[ad] The service leader for Cloud is now in Australia. Secure, reliable cloud and managed hosting all backed by 24x7x365 Fanatical Support. Create your free account now.
Buy an Seagate Business Storage NAS for your chance to win a holiday
[ad] Purchase a selected Seagate Business Storage NAS to receive a $20 cash-back AND go into the draw to win a $1,000 Flight Centre voucher so you can holiday in the destination of your choice. T&Cs apply.
Great articles on other sites
- Xbox One smashes sales records
- Tech leaders call for speed, ubiquity in NBN rollout
- AIIA urges Hockey to tackle taxes
- IBM accuses Qld govt of trying to ‘rewrite history’
- Newlease undergoes reverse takeover to score ASX listing
- Australia Post loses battle | The Australian
- Start-ups leap at Telstra's accelerator
- Labor won't hand over NBN advice to Turnbull
- Adelaide Uni on hiring blitz for tech transformation
- Human Services to cut 56 IT jobs
How mobile and social media affect your Customer Experience strategy
[ad] How will the adoption of mobile devices and social media affect your Customer Experience strategy? Are you reaching your organisation's customers through these touch points? Click here to download a whitepaper by Fifth Quadrant examining consumer and business attitudes to these new contact channels.
50 things top IT pros need to know
[ad] This 18 page TechRepublic whitepaper explores 10 things you should know to become an epic IT manager, 40 other essential tips to advance your IT career and practical guidance for starting an IT consulting business. Click here to access the whitepaper.
Reviews - Written by Renai LeMay on Monday, October 29, 2012 12:11 - 7 Comments
Apple iPad mini: Preview
preview With its typical glamour and showmanship, global technology giant Apple last week finally revealed a smaller version of its dominant iPad tablet. But will the iPad mini maintain Cupertino’s reputation for quality? Read on to find out.
Note: This article represents an advanced look at the design, features and likely performance of this product, but we haven’t tested it yet. A follow-up full review will be published when we have.
At a basic level (and this may sound a little obvious), what the design of the iPad mini represents is first and foremost a downsizing of the classic iPad design that we’ve come to know and love. The same large touchscreen, dominating the iPad mini’s front, is there, the same front-facing camera above it and the same home button below it. On the bottom of the iPad mini sits Apple’s new ‘Lightning’ connector which debuted in the recently released iPhone 5, alongside the tablet’s speakers. On the top of the iPad mini sits a 3.5mm headphone jack, and what appears to be the usual on/off button, and on the right-hand side of the tablet sits a volume rocker in the normal position.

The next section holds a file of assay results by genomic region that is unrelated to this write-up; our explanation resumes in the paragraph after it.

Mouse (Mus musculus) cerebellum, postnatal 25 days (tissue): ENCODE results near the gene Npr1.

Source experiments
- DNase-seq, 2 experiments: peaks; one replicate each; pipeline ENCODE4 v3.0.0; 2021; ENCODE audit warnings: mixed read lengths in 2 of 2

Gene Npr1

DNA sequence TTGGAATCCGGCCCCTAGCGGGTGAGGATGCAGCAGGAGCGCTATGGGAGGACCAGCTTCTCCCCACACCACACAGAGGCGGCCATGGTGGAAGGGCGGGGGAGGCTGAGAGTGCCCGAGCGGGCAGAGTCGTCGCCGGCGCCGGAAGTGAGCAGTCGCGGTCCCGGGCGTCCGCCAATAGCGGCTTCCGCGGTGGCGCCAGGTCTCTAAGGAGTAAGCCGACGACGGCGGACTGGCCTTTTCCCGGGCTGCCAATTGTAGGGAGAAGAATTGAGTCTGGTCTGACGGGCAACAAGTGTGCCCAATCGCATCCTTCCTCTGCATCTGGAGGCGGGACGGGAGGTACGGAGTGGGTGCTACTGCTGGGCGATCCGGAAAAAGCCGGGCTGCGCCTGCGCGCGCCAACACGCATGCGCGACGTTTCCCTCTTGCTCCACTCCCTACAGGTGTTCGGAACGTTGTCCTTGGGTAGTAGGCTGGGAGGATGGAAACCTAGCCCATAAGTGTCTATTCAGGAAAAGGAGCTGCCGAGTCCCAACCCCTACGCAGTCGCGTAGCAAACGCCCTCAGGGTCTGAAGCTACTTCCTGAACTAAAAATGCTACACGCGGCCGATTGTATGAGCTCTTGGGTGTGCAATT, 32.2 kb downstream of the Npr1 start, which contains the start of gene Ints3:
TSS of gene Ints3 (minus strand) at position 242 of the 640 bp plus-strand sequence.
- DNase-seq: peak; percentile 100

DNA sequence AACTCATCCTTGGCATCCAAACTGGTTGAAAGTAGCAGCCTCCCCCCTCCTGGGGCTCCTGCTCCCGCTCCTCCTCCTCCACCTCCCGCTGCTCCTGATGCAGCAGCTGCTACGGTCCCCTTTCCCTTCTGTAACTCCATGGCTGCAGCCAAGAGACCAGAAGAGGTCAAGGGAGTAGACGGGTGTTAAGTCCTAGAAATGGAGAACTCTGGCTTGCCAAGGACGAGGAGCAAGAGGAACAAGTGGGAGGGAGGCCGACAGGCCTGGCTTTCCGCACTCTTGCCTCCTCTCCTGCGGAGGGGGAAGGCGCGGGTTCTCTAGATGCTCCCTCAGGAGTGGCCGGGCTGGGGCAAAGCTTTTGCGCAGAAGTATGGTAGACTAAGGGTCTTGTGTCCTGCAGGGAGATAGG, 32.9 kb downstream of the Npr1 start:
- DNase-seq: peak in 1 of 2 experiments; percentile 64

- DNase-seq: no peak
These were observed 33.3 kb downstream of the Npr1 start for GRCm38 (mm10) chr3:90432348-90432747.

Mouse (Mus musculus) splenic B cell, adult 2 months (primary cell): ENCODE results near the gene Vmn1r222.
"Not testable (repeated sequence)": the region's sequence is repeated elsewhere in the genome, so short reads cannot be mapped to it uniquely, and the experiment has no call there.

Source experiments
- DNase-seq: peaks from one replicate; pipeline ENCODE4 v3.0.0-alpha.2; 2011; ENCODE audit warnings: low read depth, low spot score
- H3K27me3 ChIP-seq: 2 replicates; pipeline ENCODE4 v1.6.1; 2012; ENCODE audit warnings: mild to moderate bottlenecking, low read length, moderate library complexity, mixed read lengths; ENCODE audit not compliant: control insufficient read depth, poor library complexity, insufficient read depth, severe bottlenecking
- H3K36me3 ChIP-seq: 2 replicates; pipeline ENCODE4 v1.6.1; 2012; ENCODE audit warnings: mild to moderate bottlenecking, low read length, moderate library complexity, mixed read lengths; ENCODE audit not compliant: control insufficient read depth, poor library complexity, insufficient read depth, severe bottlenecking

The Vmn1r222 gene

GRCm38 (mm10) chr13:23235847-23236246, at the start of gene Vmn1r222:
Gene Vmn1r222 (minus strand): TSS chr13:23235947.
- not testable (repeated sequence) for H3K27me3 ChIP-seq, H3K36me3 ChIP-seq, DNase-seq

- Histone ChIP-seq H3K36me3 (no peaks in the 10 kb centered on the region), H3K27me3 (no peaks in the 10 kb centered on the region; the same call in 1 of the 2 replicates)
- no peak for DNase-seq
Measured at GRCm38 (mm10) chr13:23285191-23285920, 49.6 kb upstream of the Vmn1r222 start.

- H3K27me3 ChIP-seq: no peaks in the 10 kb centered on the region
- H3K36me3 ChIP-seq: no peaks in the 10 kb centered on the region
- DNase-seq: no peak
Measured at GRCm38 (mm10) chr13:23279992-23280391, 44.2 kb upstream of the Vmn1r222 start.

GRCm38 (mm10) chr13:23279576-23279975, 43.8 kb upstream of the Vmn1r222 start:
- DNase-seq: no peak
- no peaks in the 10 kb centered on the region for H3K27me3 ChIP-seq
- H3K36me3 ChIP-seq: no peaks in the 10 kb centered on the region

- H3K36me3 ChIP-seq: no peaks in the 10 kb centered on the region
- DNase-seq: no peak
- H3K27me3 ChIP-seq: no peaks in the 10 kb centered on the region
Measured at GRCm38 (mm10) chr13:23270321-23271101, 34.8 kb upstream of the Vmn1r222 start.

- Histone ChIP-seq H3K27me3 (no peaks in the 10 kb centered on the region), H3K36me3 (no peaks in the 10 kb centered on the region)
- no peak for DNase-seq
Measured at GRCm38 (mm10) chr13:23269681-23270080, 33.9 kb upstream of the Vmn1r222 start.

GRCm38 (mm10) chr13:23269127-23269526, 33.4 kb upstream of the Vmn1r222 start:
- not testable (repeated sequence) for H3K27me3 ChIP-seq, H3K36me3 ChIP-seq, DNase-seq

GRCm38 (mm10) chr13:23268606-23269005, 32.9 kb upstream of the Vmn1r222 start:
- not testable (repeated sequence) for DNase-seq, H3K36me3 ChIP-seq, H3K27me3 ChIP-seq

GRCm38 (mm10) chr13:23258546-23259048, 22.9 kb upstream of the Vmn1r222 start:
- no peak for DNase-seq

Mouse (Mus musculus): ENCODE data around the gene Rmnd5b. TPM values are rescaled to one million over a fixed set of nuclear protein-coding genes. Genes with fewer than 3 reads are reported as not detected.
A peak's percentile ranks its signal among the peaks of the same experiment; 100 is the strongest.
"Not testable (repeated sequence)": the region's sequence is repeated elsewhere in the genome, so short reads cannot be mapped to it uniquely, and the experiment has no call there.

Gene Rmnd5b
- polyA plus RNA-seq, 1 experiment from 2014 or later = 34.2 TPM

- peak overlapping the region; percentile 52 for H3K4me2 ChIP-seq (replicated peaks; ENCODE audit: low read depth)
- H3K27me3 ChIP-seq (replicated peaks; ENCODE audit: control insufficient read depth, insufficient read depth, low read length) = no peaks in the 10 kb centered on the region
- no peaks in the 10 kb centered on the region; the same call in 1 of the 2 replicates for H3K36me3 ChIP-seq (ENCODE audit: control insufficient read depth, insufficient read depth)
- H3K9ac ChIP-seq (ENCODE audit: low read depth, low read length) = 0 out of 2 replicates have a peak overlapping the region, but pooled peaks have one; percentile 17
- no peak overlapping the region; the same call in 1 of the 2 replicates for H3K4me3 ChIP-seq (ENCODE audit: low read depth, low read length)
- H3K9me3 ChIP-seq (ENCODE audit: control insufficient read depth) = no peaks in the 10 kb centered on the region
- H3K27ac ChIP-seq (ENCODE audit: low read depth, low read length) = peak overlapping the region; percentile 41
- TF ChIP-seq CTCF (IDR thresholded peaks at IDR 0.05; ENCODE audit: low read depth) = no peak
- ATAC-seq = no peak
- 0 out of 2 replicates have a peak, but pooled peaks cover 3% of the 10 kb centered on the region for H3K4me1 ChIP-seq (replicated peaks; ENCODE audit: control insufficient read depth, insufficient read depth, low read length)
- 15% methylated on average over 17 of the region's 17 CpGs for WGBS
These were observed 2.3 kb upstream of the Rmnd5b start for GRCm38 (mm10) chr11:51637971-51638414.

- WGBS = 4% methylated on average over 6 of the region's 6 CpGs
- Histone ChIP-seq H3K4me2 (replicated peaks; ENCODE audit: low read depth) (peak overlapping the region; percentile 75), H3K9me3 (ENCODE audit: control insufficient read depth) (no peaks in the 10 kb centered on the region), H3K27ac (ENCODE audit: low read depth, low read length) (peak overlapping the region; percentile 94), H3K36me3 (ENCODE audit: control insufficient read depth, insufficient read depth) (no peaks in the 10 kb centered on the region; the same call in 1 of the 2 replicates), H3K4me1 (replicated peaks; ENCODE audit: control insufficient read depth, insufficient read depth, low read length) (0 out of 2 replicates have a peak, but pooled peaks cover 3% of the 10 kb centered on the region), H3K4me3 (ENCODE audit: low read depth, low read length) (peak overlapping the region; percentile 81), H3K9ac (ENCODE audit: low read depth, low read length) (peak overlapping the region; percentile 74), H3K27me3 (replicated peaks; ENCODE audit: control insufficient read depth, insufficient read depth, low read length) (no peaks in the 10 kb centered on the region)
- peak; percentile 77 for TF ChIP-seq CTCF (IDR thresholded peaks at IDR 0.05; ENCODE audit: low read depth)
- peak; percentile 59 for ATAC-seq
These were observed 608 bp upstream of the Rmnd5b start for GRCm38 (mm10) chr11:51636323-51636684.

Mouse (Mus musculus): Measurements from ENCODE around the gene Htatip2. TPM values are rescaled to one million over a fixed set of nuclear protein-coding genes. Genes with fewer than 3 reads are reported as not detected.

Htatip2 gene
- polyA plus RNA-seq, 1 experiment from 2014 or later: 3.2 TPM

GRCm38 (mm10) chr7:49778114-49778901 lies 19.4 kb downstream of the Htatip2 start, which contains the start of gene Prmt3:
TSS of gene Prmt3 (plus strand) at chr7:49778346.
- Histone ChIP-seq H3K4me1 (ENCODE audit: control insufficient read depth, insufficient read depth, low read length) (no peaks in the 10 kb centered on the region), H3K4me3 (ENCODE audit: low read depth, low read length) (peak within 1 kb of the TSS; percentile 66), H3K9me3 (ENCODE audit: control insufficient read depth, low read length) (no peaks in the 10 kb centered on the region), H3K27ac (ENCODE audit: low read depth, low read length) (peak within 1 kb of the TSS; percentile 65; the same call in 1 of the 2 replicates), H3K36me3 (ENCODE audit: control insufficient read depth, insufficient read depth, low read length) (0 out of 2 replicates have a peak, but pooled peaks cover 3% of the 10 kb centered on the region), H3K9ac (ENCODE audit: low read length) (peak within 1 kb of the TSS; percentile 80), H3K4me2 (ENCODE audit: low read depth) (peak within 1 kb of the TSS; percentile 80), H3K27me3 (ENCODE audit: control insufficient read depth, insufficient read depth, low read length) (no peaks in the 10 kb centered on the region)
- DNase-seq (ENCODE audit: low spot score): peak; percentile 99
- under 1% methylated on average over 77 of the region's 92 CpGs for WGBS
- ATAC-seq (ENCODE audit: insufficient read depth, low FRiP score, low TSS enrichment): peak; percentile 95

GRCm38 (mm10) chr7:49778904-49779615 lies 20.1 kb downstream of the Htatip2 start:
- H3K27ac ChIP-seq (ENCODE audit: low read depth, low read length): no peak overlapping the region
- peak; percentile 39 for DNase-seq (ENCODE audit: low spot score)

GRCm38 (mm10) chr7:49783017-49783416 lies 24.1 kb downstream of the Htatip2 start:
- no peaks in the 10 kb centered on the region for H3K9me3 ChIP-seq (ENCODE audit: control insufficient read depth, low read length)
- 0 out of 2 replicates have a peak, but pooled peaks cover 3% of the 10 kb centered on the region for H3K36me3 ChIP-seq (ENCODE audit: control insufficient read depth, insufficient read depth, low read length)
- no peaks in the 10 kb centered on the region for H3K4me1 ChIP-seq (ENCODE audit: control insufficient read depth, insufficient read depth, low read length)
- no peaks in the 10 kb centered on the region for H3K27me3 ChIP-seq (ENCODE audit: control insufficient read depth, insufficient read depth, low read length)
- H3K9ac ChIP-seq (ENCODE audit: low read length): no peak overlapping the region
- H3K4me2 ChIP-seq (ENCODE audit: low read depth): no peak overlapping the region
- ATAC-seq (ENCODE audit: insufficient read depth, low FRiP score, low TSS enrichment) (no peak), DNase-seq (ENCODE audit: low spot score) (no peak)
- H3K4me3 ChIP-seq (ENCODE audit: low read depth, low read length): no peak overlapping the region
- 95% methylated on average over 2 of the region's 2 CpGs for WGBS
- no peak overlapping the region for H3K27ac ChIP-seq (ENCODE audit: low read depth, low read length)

But there are also subtleties in the iPad mini’s design which appear to set it apart from previous iPad generations. First and most obviously, this is a tablet which is a lot smaller and lighter than any previous iPad. All of Apple’s previous iPads have had a 9.7” display, whereas the iPad mini’s display id dramatically smaller at 7.9”. This also translates into a much lighter weight, with the iPad mini weighing 308g – or about the weight of a heavy smartphone – compared with the recent iPads, which have weighed in at between 650g and 660g.
In addition, the iPad mini also appears to have taken some cues from Apple’s recently released iPhone 5. The tablet ships in the same black or white and silver colours as the iPhone 5, and it appears to feature the same finely etched edges which had people raving about the iPhone 5’s build quality. In addition, the iPad mini is, like the iPhone 5, very thin, at just 7.2mm. This is actually slightly thinner than the iPhone 5’s 7.6mm, and the 9.4mm of the last two iPad generations.
All of this adds up to a product which is one of the thinnest and lightest devices which Apple sells, but also a device which incorporates Apple’s latest small design touches found in its flagship iPhone 5 model. Given that reviewers have raved about the iPhone 5, and how strong the larger iPad line has been in terms of build quality, we can’t help but feel that all of this means the iPad mini is going to be a fantastically designed device.
The design of the iPad mini is also likely to put it out in front of the 7” tablet competition – which basically, at this stage, means Google’s Nexus 7 model and the Kindle Fire HD 7” (Amazon also makes a 8.9” Kindle Fire HD model). The Nexus 7 is a little thicker than the iPad mini, at 10.45mm, and a little heavier at 340g. And the Kindle Fire HD 7” is similarly slightly thicker at 10.3mm, as well as quite a bit heavier at 395. Note that the Kindle Fire models are not formally sold in Australia, although several companies do import them.